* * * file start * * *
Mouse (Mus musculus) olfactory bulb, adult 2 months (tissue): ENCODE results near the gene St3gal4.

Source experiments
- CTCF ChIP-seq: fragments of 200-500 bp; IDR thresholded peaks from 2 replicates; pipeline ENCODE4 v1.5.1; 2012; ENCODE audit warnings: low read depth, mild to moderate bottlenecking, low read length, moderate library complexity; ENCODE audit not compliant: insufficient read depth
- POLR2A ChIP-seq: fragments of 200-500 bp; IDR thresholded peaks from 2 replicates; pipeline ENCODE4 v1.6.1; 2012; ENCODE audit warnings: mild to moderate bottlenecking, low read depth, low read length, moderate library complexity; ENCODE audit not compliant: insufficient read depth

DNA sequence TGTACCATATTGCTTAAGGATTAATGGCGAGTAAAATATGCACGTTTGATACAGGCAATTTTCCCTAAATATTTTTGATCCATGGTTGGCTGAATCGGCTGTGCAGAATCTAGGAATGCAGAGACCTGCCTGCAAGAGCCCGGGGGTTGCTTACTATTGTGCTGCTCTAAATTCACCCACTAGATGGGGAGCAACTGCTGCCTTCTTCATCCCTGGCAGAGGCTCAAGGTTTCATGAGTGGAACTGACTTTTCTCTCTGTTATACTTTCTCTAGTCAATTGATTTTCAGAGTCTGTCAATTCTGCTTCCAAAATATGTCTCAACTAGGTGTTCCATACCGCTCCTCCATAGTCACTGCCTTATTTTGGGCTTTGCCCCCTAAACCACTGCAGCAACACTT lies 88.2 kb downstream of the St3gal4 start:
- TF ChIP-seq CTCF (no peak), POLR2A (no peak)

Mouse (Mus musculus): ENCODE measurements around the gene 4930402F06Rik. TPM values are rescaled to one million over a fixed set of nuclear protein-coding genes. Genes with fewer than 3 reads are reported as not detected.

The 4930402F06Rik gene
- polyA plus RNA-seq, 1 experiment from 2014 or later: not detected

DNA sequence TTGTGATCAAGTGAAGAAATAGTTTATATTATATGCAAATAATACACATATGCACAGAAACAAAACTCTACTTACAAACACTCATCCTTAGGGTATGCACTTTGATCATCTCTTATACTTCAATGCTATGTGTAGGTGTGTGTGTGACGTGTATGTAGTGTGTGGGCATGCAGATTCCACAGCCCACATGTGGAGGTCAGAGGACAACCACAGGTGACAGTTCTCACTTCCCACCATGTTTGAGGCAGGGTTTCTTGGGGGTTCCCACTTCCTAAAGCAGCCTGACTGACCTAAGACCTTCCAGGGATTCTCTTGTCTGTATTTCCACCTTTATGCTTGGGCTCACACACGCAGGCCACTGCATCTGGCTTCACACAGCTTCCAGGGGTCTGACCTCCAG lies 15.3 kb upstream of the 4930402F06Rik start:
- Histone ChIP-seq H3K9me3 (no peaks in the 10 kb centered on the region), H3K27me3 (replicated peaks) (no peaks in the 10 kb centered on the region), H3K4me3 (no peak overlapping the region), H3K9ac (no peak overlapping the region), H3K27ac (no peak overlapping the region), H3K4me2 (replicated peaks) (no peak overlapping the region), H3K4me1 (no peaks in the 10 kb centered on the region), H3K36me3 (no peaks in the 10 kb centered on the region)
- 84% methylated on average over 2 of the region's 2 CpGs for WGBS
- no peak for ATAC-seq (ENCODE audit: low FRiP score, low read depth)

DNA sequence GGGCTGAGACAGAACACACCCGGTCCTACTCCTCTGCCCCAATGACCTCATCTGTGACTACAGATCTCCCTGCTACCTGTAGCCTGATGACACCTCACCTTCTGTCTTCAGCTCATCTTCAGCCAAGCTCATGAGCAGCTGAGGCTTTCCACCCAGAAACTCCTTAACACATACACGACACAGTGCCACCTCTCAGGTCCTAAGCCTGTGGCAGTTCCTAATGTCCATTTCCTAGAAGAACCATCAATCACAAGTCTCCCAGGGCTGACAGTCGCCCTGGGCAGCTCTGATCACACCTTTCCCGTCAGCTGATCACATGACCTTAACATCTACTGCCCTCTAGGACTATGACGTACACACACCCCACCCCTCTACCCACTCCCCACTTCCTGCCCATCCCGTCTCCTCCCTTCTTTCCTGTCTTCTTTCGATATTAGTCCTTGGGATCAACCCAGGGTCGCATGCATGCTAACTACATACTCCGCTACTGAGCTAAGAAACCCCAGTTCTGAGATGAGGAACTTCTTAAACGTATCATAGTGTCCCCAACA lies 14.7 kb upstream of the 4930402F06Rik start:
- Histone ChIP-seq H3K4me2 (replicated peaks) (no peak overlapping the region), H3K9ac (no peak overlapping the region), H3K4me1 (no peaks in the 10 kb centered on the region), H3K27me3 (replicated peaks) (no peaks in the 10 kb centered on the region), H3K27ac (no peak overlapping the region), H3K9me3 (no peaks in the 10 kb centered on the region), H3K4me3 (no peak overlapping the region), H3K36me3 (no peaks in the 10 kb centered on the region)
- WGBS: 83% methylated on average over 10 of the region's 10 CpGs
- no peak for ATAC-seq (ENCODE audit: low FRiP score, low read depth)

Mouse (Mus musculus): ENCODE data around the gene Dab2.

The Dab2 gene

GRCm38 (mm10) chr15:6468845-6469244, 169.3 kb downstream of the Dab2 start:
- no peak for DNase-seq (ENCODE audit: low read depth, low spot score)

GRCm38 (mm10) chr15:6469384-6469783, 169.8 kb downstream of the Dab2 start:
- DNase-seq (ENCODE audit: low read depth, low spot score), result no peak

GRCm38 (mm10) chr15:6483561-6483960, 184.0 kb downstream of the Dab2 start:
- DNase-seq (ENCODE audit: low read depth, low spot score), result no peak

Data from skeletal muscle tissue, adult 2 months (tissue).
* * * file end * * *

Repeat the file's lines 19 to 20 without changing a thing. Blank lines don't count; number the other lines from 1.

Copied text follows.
The Dab2 gene

GRCm38 (mm10) chr15:6468845-6469244, 169.3 kb downstream of the Dab2 start: